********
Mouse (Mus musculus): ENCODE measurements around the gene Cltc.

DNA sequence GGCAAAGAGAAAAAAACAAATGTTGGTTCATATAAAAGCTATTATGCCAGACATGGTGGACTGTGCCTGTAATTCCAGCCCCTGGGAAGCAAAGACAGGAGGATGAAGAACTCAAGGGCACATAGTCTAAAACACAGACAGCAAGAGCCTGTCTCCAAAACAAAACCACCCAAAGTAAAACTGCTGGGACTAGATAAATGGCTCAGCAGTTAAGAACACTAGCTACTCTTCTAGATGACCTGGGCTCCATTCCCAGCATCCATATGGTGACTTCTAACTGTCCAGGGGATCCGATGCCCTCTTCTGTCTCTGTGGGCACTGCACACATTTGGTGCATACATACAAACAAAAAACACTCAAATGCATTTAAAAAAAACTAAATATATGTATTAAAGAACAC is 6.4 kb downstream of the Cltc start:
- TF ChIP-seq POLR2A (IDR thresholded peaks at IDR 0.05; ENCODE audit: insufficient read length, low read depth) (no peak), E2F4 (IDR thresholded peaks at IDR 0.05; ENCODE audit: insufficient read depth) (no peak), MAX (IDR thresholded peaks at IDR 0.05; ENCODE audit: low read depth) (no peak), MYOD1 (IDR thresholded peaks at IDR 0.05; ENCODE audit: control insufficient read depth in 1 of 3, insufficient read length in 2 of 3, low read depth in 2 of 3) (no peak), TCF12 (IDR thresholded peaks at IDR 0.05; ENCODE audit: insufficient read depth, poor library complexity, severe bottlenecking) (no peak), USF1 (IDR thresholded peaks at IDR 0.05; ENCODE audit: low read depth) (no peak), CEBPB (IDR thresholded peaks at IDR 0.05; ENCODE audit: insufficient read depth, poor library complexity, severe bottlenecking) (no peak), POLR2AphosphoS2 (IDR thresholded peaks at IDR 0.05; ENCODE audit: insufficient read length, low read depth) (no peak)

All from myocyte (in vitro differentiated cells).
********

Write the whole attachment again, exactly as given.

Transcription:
Mouse (Mus musculus): ENCODE measurements around the gene Cltc.

DNA sequence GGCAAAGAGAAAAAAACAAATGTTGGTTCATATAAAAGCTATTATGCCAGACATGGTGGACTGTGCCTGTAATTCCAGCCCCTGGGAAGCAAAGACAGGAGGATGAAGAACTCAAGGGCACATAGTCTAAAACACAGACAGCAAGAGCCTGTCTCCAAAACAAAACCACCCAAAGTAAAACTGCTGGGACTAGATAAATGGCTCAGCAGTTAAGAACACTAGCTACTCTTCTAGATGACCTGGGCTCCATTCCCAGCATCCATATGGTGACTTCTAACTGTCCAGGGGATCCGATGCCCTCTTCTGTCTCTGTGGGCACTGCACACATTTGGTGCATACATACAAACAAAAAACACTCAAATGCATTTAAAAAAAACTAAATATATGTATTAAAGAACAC is 6.4 kb downstream of the Cltc start:
- TF ChIP-seq POLR2A (IDR thresholded peaks at IDR 0.05; ENCODE audit: insufficient read length, low read depth) (no peak), E2F4 (IDR thresholded peaks at IDR 0.05; ENCODE audit: insufficient read depth) (no peak), MAX (IDR thresholded peaks at IDR 0.05; ENCODE audit: low read depth) (no peak), MYOD1 (IDR thresholded peaks at IDR 0.05; ENCODE audit: control insufficient read depth in 1 of 3, insufficient read length in 2 of 3, low read depth in 2 of 3) (no peak), TCF12 (IDR thresholded peaks at IDR 0.05; ENCODE audit: insufficient read depth, poor library complexity, severe bottlenecking) (no peak), USF1 (IDR thresholded peaks at IDR 0.05; ENCODE audit: low read depth) (no peak), CEBPB (IDR thresholded peaks at IDR 0.05; ENCODE audit: insufficient read depth, poor library complexity, severe bottlenecking) (no peak), POLR2AphosphoS2 (IDR thresholded peaks at IDR 0.05; ENCODE audit: insufficient read length, low read depth) (no peak)

All from myocyte (in vitro differentiated cells).